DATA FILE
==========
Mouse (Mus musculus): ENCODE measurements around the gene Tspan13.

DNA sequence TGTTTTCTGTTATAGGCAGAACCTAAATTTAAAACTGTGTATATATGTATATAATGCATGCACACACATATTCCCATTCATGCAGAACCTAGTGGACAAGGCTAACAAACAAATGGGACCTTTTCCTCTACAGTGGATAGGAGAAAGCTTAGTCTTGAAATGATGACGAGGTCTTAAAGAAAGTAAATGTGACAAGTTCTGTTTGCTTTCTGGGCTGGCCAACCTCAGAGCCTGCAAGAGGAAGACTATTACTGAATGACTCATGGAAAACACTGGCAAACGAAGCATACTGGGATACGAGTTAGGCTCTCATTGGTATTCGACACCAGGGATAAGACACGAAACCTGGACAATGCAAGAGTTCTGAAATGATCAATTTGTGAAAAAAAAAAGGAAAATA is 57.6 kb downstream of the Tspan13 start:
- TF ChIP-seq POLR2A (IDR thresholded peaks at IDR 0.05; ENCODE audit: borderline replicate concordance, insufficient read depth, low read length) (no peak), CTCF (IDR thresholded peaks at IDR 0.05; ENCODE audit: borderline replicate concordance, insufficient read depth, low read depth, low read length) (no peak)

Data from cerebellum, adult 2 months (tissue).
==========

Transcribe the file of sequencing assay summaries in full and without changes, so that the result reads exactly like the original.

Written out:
Mouse (Mus musculus): ENCODE measurements around the gene Tspan13.

DNA sequence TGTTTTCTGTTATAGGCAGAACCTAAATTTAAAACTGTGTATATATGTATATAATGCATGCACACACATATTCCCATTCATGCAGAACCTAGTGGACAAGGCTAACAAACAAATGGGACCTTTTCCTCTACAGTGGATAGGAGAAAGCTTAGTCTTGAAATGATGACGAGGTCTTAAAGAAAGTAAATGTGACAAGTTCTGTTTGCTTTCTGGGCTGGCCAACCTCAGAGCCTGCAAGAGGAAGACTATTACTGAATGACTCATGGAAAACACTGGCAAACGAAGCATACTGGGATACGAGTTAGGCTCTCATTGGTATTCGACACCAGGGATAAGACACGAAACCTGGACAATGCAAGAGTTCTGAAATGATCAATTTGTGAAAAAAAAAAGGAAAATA is 57.6 kb downstream of the Tspan13 start:
- TF ChIP-seq POLR2A (IDR thresholded peaks at IDR 0.05; ENCODE audit: borderline replicate concordance, insufficient read depth, low read length) (no peak), CTCF (IDR thresholded peaks at IDR 0.05; ENCODE audit: borderline replicate concordance, insufficient read depth, low read depth, low read length) (no peak)

Data from cerebellum, adult 2 months (tissue).